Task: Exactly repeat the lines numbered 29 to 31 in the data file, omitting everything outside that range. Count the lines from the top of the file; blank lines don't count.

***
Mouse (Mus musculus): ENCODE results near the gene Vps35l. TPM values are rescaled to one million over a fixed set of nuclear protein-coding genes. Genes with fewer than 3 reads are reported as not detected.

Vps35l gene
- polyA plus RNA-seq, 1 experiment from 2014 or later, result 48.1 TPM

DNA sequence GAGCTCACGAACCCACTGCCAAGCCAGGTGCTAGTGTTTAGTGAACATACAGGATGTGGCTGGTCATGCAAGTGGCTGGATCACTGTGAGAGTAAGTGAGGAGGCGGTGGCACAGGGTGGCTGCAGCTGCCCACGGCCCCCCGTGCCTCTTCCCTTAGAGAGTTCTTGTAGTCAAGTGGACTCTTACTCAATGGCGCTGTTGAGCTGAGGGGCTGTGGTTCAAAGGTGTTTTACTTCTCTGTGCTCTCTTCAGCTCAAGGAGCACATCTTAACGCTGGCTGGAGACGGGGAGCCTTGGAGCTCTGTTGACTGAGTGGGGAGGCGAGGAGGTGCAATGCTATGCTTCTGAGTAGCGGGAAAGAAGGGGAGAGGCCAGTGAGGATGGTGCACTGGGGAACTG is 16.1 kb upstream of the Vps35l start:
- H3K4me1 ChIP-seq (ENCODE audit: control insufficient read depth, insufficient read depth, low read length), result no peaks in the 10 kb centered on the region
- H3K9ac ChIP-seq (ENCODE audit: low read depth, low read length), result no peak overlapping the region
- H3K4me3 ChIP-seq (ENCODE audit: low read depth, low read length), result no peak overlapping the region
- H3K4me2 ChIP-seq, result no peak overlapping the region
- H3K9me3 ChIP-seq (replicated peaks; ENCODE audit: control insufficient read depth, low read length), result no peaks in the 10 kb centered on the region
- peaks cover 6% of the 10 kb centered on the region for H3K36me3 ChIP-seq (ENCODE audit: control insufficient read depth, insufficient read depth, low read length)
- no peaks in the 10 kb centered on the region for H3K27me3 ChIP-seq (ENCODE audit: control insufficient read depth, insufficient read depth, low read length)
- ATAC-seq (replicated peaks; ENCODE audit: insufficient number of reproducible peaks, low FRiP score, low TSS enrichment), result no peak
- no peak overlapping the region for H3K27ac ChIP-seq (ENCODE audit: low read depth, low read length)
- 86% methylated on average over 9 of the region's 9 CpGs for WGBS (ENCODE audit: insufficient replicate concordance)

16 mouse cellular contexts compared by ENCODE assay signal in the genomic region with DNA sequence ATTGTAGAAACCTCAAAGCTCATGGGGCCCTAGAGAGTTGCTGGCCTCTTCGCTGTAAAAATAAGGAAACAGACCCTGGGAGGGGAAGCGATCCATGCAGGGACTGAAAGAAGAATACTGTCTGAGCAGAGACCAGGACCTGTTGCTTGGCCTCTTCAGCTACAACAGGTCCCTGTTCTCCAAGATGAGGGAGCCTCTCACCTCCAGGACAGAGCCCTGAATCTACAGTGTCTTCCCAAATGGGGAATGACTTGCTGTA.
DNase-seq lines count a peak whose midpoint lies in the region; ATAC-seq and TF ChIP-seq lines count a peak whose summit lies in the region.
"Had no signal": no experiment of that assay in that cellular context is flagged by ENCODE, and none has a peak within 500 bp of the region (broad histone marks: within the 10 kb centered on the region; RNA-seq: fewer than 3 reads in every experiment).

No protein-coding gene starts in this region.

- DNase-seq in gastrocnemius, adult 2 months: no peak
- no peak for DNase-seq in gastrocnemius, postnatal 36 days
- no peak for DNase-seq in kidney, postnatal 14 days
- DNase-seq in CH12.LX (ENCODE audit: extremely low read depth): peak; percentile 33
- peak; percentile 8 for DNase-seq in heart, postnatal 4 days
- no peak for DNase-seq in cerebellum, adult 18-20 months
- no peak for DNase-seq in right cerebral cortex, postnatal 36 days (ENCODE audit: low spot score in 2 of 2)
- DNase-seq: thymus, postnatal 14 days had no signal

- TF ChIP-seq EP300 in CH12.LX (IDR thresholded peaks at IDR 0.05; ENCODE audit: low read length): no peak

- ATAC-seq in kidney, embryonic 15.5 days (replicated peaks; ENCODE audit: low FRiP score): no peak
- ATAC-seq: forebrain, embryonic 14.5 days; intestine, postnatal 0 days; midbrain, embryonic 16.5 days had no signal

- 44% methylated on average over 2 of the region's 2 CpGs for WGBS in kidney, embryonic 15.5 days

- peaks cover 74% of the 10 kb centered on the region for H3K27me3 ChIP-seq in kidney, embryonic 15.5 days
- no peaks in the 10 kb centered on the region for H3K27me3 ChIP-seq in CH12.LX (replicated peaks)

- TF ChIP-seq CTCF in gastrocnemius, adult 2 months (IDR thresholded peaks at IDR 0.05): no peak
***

- ATAC-seq: forebrain, embryonic 14.5 days; intestine, postnatal 0 days; midbrain, embryonic 16.5 days had no signal

- 44% methylated on average over 2 of the region's 2 CpGs for WGBS in kidney, embryonic 15.5 days

- peaks cover 74% of the 10 kb centered on the region for H3K27me3 ChIP-seq in kidney, embryonic 15.5 days